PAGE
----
NAME - Penguin Greetings CGI web application


The script handles all interactions with the web user for the Penguin Greetings ecards system. It is run as a CGI script from a web server. There is a variant of this script that runs in a SpeedyCGI environment that is created by modifying two lines via a sed script. Both versions are documented here and are referred to as These scripts process template files to create the HTML content viewed by the user. It then collects the data and stores it in temporary state files between CGI calls. When a card has finally been assembled, it generates two files: a MIME email message file to be either sent immediately or scheduled for later sending and a data file which is to be stored in Berkeley DBM files. The depends on the pgreetd daemon to handle all processing of files from a temporary status to permanent resolution.


Penguin Greetings requires Perl 5.8.x or later to be installed. It uses additions to the standard Perl library that were not included before 5.8. In addition, Penguin Greetings requires the following Perl libraries be installed: Log::Dispatch, CGI, CGI::Carp, MIME::Lite, Apache::Htpasswd, Date:Pcalc, Config::General, Embperl, Digest::MD5, String::Checker, and I18N::AcceptLanguage. In order to use SpeedyCGI, the SpeedyCGI package is also required including the associated Perl module CGI::SpeedyCGI. There are also a set of Perl libraries written specifically to support Penguin Greetings (Pgreet) that are included with the Penguin Greetings distribution. All these modules are available from CPAN ( and as of version 0.9.0 can be automatically installed by the Penguin Greetings installer Install.PL.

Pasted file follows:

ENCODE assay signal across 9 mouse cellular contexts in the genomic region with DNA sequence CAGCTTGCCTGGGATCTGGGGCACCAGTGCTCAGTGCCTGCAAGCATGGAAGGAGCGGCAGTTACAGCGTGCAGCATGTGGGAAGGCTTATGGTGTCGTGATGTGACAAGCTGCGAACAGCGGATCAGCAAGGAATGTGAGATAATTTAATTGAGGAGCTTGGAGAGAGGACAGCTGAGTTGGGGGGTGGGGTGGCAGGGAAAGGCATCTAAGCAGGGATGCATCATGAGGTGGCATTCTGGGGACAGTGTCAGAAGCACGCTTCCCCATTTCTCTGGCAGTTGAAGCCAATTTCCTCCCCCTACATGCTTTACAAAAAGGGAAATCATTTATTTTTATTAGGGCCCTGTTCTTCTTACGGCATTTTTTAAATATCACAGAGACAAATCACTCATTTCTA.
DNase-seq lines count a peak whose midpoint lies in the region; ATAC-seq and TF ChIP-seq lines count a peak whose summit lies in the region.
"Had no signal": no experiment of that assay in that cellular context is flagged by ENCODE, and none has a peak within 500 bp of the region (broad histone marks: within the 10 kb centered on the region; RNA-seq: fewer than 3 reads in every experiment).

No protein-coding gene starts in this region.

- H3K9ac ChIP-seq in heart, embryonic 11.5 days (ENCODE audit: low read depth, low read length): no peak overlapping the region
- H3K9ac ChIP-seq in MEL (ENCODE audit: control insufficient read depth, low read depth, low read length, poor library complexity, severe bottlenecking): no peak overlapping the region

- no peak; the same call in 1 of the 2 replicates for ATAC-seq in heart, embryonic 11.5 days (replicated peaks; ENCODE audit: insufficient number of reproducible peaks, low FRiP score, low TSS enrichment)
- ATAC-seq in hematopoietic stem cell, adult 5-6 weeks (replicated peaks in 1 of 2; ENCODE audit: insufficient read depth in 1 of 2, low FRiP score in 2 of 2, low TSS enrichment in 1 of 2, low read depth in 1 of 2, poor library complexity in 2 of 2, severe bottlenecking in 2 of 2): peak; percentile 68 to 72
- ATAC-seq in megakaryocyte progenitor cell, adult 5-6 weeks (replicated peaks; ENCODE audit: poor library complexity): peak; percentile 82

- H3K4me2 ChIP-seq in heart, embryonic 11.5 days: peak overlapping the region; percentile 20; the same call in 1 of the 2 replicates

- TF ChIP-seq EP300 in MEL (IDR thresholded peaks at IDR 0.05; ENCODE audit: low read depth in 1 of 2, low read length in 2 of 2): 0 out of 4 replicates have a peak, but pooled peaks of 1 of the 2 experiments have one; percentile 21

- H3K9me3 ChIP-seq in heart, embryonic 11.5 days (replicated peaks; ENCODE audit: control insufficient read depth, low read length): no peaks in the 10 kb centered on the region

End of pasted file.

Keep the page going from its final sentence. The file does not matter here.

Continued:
Penguin Greetings can use HTML::Mason in addition to or instead of Embperl as the embedded Perl framework for template files. This is not installed by Install.PL but can be installed using the usual Perl module installation tools. The demonstration ecard site: Savoring the sights of Seattle (PgSeattle) uses HTML::Mason templates. Three of the four secondary ecard sites that are Localized for France/French take advantage of Locale::Maketext module that has been included in the most recent versions of Perl 5.8.x. To run those secondary sites this module is required, although Penguin Greetings is itself agnostic to any particular localization strategy.